Food photography can evoke your sense of smell and make your stomach grumble in anticipation. For me, I see a shot of a horse exhaling in the wintertime, their breath lit up, ad I can hear them breathing. You see someone jumping into a lake on a hot day, and you feel their relief (or at least long for it).

Today, I saw this GORGEOUS sheep’s coat, and I was so drawn to it.

Talking about evoking your emotions, I’m hoping it makes you want to touch it. To reach out and grab one of those perfect curls, watch it unfurl, and see how long it really is. To feel how all of the curls tickle your palm as you run your hand over it.  To experience it’s softness.

When we left for the fair this morning, I had visions of big, broad views of all of the people, animals, rides, and foods. But I came home drawn to this single moment with this individual animal. God whispered in my ear to look closely, to savor.

It was wonderful.

And because it’s my blog, and I do what I want, here are a couple more of my favorites from the day 😉


If we’re all being honest, I only go to the fair for the animals. So if you’re looking for the ferris wheel, hoards of people, or food, you’ll have to look elsewhere (although every year I always think I’m going to be that person (as noted above) – we all know better ha!).

August 23rd

Thursday, August 23rd, 2018

We can talk about this now, because she’s doing fine.

But this girl got walloped by Buck on Tuesday.




A lesson she hadn’t learned yet, and one that could only be learned the hard way. One that definitely isn’t fun for anyone to go through.

She always helps bring horses in in the evenings; she enjoys bringing them up into the paddocks. Her herding style tends to lean to the Border Collie side, so she stands back and uses her body and eye pressure to move them, which I don’t mind when she’s out with them. The horses will move off of her pressure, but no one gets riled up.

On Tuesday, however, the horses came running in. As Henna ran out to meet them, Buck dropped his head, snapped his front feet at her a couple times, and I saw the look of Australian Cattle Dog come out, and she met Buck’s challenge head on.

Cattle Dogs are tough, confident dogs – they’re herding style is more aggressive; bred to take kicks of a thousand pound animal, and go in for bites to the nose of a stubborn cow to get them to move. They are much more physical. So when Buck gave her attitude, Henna was on Buck’s heels like a magnet. He tossed his back legs out a couple times to tell her to back off, but she didn’t. It only egged her on. So by the time they made it up to the barn she was barking at him and ran him up into the paddock – and cornered him.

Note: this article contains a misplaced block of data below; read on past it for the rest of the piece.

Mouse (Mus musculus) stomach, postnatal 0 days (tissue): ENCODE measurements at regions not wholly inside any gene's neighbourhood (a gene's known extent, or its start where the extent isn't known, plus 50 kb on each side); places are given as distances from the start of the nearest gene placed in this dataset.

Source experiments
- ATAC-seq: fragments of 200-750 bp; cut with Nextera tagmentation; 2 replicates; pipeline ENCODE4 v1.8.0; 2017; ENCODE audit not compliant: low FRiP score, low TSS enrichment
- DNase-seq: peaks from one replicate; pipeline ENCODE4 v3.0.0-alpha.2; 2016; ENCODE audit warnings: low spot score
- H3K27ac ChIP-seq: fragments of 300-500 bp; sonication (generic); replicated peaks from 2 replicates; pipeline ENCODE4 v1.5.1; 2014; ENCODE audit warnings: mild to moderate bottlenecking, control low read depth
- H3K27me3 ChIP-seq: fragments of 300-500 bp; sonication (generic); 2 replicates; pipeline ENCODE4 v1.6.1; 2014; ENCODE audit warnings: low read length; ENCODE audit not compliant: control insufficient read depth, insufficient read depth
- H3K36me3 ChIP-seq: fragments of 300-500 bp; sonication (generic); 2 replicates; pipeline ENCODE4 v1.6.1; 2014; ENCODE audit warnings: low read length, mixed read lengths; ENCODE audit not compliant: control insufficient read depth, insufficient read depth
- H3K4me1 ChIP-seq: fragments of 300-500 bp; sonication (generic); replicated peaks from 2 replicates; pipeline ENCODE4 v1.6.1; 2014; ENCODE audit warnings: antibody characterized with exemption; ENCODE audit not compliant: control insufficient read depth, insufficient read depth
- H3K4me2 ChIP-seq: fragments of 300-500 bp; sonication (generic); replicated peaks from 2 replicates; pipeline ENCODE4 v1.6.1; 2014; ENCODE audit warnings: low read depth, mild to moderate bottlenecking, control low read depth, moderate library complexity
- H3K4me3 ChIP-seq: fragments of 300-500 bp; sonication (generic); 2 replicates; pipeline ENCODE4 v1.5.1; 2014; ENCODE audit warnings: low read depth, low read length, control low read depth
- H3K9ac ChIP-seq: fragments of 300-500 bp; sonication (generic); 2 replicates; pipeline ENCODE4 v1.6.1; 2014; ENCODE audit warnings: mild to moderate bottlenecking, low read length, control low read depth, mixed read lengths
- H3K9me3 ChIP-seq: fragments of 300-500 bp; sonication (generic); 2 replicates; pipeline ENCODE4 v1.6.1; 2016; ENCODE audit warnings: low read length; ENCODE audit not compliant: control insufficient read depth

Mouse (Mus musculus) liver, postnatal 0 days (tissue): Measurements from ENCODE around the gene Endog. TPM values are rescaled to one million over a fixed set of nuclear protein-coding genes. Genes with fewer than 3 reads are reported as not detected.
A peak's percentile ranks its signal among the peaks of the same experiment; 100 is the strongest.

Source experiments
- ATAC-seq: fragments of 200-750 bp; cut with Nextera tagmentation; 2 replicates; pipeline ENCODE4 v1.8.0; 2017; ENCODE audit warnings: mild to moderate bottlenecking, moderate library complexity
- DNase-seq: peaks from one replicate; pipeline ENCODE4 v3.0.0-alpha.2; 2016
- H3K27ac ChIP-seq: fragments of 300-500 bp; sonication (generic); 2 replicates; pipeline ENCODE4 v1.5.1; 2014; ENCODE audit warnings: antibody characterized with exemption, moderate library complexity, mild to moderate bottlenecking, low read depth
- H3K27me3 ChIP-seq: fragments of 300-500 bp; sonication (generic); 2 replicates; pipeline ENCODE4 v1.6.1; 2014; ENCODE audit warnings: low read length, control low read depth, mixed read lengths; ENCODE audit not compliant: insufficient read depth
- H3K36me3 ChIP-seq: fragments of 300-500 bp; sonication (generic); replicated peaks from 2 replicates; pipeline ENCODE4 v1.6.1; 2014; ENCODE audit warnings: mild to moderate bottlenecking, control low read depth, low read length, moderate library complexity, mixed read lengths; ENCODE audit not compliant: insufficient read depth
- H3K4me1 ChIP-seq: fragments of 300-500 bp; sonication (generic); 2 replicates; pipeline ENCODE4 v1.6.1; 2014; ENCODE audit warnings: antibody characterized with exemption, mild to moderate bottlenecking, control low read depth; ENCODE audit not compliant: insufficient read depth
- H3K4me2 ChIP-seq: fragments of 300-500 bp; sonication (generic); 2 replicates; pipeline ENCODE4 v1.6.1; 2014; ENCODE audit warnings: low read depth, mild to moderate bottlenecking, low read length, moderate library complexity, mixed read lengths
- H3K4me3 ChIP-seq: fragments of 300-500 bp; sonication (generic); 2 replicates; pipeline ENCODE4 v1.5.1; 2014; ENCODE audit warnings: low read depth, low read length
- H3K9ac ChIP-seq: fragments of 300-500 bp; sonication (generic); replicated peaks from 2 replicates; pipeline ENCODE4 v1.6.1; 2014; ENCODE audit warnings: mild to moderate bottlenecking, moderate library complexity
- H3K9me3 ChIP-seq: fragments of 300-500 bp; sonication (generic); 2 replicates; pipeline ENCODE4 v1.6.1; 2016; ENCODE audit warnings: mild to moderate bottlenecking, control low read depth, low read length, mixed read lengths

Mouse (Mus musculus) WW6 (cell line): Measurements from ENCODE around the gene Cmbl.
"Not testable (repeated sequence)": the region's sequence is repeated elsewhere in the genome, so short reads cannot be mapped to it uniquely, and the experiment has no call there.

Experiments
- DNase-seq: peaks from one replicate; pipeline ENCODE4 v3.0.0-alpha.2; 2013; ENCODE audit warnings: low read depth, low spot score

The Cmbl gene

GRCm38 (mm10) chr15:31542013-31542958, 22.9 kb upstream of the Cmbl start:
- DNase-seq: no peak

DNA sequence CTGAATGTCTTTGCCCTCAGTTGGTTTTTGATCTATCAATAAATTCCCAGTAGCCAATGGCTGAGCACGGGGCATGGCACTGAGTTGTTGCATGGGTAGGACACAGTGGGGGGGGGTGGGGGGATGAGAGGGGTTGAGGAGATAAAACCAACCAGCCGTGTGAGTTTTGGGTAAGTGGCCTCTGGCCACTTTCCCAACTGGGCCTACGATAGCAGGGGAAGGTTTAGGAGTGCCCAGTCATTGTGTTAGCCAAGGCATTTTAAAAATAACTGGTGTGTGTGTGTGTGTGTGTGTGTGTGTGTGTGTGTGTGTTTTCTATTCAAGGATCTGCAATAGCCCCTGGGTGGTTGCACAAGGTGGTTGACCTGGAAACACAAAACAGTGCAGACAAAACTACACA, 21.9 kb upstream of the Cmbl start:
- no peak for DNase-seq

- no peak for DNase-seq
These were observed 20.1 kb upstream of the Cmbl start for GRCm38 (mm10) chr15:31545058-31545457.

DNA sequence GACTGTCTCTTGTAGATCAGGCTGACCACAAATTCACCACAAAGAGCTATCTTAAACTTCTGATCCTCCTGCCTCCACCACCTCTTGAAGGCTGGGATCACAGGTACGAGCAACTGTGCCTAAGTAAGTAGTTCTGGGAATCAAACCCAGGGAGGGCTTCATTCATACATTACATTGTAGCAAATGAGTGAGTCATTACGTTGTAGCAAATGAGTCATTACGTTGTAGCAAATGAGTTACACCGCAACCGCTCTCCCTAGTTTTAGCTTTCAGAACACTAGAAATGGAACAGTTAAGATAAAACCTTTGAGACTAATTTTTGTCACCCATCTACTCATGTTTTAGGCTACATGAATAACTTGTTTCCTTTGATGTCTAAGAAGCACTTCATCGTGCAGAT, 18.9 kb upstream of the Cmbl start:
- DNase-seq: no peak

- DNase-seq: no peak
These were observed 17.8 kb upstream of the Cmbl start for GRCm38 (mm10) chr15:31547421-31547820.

That was a mistake on her point. You don’t corner an animal who survives on a “Fight or Flight” mentality. He couldn’t flee, so he fought.

It happened so fast – Buck’s back leg shot out like lightning and solidly connected with Henna’s left side.

It was like slow motion, and then it all came quickly into regular time again. She was screaming like something was broken, and as she turned to run into my arms, she wasn’t putting any weight on her limp front left leg, and my heart stopped.

I tried to calm her down, but she screamed for 30-45 seconds. Which may not sound like a long time, but stop and sit in your chair for that long and imagine an animal in pain desperate to be in your lap, looking to you for help.

Once dad and I finally got her calmed down enough to check her over, I started down at her toes and worked my way up her leg, looking for broken bones or a reaction from her to tell me what hurt. I made it up to behind her shoulder, and onto her ribs, and while I found a swollen spot, she didn’t flinch at anything. She had started putting her weight back on that front leg.

At that point, I was satisfied nothing was broken, so I went in and grabbed a bag of frozen peas and she let me hold it on her side for a bit to hopefully help with any swelling.